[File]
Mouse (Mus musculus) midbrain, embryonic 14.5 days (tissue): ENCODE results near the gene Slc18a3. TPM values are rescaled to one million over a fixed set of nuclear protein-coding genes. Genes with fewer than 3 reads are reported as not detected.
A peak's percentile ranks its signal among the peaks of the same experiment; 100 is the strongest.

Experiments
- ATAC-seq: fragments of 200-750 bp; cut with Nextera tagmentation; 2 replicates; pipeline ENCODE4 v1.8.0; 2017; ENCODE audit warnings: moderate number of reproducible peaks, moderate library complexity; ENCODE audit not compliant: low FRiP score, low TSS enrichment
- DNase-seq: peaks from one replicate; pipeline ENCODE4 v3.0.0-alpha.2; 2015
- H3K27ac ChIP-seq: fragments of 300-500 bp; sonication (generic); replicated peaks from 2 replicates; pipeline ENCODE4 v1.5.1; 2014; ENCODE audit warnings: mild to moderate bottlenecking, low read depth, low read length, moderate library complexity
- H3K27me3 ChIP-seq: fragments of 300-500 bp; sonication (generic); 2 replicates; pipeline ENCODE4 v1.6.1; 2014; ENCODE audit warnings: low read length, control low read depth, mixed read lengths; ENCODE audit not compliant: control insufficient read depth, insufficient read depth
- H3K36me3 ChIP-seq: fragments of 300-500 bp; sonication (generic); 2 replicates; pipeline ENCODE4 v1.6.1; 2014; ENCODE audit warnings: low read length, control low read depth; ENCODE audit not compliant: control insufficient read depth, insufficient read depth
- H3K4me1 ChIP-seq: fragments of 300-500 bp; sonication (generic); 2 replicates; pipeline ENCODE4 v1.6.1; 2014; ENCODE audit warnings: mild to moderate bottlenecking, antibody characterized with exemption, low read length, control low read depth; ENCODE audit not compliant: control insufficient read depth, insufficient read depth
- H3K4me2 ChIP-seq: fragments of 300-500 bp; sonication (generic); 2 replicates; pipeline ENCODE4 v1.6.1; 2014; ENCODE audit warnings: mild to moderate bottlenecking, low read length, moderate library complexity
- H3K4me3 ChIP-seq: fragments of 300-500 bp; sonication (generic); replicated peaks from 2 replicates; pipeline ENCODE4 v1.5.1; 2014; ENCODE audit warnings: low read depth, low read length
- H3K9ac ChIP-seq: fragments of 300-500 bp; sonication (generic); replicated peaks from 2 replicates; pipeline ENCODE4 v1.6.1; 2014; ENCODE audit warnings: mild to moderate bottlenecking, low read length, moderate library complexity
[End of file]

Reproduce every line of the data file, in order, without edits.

Mouse (Mus musculus) midbrain, embryonic 14.5 days (tissue): ENCODE results near the gene Slc18a3. TPM values are rescaled to one million over a fixed set of nuclear protein-coding genes. Genes with fewer than 3 reads are reported as not detected.
A peak's percentile ranks its signal among the peaks of the same experiment; 100 is the strongest.

Experiments
- ATAC-seq: fragments of 200-750 bp; cut with Nextera tagmentation; 2 replicates; pipeline ENCODE4 v1.8.0; 2017; ENCODE audit warnings: moderate number of reproducible peaks, moderate library complexity; ENCODE audit not compliant: low FRiP score, low TSS enrichment
- DNase-seq: peaks from one replicate; pipeline ENCODE4 v3.0.0-alpha.2; 2015
- H3K27ac ChIP-seq: fragments of 300-500 bp; sonication (generic); replicated peaks from 2 replicates; pipeline ENCODE4 v1.5.1; 2014; ENCODE audit warnings: mild to moderate bottlenecking, low read depth, low read length, moderate library complexity
- H3K27me3 ChIP-seq: fragments of 300-500 bp; sonication (generic); 2 replicates; pipeline ENCODE4 v1.6.1; 2014; ENCODE audit warnings: low read length, control low read depth, mixed read lengths; ENCODE audit not compliant: control insufficient read depth, insufficient read depth
- H3K36me3 ChIP-seq: fragments of 300-500 bp; sonication (generic); 2 replicates; pipeline ENCODE4 v1.6.1; 2014; ENCODE audit warnings: low read length, control low read depth; ENCODE audit not compliant: control insufficient read depth, insufficient read depth
- H3K4me1 ChIP-seq: fragments of 300-500 bp; sonication (generic); 2 replicates; pipeline ENCODE4 v1.6.1; 2014; ENCODE audit warnings: mild to moderate bottlenecking, antibody characterized with exemption, low read length, control low read depth; ENCODE audit not compliant: control insufficient read depth, insufficient read depth
- H3K4me2 ChIP-seq: fragments of 300-500 bp; sonication (generic); 2 replicates; pipeline ENCODE4 v1.6.1; 2014; ENCODE audit warnings: mild to moderate bottlenecking, low read length, moderate library complexity
- H3K4me3 ChIP-seq: fragments of 300-500 bp; sonication (generic); replicated peaks from 2 replicates; pipeline ENCODE4 v1.5.1; 2014; ENCODE audit warnings: low read depth, low read length
- H3K9ac ChIP-seq: fragments of 300-500 bp; sonication (generic); replicated peaks from 2 replicates; pipeline ENCODE4 v1.6.1; 2014; ENCODE audit warnings: mild to moderate bottlenecking, low read length, moderate library complexity